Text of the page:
What You Need to Know About the Omicron Variant

What You Need to Know About the Omicron Variant
Photo: Arif biswas, Shutterstock

Omicron is the latest variant of the virus that causes COVID-19. Like Delta, it’s been designated by the World Health Organisation as a “Variant of Concern” (more severe than a “Variant of Interest”). Also like Delta, it’s moving fast. Cases spiked in South Africa recently, and cases of infection with the variant have since been found in New York, Hawaii, California, Minnesota, and Colorado.

So, yes, Omicron is something public health officials are concerned about. But it hasn’t totally changed the rules of the game around COVID. The WHO still recommends masks, ventilation, distancing, and vaccines as our best tools against it.

How bad is the Omicron variant?

Omicron gained public health officials’ notice because its numbers rose quickly in a few southern African countries, and because it has several genetic mutations that could be bad news, but we don’t know yet how bad. You’re not hearing so much about it because it’s disastrously bad; you’re hearing about it because it’s concerning and it’s new.

(This, by the way, is a good lesson in why we don’t name diseases or variants after places: there was a different “South African variant” earlier in the pandemic, no relation to this one. And Omicron probably didn’t originate in South Africa; it was just researched most thoroughly by that country’s scientists.)

According to the World Health Organisation:

  • Omicron might be more transmissible than other variants, but we’re not sure yet.
  • Omicron might cause more severe disease than other variants, but once again, we’re still not sure.
  • “Current vaccines remain effective against severe disease and death.” We don’t know yet if vaccines have a reduced efficacy against mild disease.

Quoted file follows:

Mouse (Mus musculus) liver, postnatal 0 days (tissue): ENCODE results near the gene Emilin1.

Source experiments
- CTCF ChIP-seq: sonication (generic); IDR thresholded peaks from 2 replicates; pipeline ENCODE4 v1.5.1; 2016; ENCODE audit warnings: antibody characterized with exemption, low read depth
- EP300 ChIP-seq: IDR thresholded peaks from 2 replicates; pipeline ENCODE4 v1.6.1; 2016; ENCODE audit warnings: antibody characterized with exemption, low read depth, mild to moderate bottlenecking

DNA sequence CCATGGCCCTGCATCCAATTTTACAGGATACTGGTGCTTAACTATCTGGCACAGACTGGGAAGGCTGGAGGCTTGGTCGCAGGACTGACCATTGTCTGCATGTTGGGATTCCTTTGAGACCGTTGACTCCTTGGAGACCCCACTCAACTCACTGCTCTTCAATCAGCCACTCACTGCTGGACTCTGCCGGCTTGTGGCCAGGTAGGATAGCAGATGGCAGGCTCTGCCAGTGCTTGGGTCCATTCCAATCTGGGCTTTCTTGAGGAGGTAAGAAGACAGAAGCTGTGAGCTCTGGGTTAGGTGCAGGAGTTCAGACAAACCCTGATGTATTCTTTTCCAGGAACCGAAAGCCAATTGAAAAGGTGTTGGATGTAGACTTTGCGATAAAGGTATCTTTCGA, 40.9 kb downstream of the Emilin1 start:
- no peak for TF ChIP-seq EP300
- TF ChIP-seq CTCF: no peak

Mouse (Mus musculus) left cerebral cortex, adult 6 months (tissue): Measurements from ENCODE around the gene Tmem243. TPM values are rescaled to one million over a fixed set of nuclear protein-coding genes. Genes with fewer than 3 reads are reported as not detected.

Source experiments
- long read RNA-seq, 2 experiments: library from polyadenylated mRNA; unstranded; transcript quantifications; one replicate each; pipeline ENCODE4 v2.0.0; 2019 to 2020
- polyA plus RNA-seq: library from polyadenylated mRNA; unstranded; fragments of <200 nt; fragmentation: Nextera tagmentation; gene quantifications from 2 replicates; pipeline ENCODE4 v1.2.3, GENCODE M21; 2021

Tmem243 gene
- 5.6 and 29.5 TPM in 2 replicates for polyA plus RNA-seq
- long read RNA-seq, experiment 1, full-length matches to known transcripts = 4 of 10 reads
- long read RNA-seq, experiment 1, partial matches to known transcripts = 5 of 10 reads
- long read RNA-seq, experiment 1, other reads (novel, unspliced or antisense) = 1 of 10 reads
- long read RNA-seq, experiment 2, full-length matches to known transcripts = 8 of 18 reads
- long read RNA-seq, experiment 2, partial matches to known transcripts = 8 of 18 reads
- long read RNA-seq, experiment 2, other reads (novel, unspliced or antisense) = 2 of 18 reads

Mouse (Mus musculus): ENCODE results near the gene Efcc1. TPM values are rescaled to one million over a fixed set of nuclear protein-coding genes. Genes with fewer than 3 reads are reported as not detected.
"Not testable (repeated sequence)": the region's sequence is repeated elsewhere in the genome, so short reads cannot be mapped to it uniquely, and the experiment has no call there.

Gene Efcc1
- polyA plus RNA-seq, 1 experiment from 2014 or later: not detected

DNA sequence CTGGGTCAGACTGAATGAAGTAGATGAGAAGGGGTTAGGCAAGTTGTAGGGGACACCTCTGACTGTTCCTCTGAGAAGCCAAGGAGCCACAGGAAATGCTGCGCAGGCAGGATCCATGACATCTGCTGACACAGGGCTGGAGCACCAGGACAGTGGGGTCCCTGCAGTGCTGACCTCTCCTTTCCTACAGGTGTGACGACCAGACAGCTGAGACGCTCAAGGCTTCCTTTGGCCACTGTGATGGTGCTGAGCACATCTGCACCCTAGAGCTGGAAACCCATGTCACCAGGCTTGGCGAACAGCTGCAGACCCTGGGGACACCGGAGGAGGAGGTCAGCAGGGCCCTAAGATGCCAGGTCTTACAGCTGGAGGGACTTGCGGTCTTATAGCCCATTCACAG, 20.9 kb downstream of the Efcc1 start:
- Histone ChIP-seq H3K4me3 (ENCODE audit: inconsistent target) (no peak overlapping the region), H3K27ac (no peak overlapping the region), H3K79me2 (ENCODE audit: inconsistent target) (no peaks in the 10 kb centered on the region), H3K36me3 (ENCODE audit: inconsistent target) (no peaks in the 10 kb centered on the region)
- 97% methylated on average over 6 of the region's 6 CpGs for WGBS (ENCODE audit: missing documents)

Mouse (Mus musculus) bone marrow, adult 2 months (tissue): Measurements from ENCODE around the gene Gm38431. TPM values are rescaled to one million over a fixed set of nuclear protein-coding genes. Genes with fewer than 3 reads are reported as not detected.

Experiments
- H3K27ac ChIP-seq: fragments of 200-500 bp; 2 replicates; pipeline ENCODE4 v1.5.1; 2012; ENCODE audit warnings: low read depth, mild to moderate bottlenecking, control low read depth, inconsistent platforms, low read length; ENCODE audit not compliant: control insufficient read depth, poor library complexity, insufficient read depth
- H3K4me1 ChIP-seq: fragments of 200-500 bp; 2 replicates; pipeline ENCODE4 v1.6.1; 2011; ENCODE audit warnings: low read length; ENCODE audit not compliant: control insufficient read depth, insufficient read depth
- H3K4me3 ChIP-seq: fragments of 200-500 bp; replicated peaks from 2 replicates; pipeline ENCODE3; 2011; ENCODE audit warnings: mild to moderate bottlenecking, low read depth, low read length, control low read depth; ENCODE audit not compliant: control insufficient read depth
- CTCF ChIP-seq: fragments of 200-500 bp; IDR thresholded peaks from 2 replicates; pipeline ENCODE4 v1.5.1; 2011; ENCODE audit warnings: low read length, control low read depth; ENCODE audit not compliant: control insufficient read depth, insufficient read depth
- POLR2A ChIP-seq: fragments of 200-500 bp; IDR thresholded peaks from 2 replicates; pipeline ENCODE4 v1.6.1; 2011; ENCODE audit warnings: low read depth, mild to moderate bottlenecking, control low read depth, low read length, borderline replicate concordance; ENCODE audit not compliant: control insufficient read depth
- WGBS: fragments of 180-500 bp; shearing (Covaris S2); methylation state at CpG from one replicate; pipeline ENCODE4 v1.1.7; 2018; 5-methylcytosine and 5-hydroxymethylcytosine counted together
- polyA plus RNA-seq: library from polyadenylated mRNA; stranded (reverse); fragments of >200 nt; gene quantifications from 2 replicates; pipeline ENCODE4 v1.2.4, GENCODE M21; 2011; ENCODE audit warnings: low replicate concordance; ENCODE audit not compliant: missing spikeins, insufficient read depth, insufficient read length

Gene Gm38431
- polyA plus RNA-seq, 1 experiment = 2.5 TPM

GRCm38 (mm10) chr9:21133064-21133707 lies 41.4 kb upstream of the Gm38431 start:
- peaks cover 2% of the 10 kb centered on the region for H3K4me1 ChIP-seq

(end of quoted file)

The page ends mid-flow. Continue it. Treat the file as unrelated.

• COVID tests can still detect Omicron.
  • Corticosteroids and IL6 receptor blockers — two of the treatments that are used for COVID — still work. We don’t know about other treatments.
  • According to “preliminary evidence,” prior infection may not protect very well against a re-infection with Omicron.

What should I do?

Our current tools still work well, as far as we know. Vaccines are particularly important. It seems that current vaccines still protect very well against severe disease and death, and it’s likely they will still protect against less-severe disease from Omicron. (There are also still plenty of Delta and other variant viruses out there.)

In fact, the new variant arguably makes vaccination even more important. If you’ve had COVID before and figured that you’re probably immune, you may be more susceptible to Omicron than to previous variants. And vaccines protect you and the people around you for all the reasons they did before. Remember, vaccines are now available for everyone aged 5 and older, so get your shots if you haven’t already.

  

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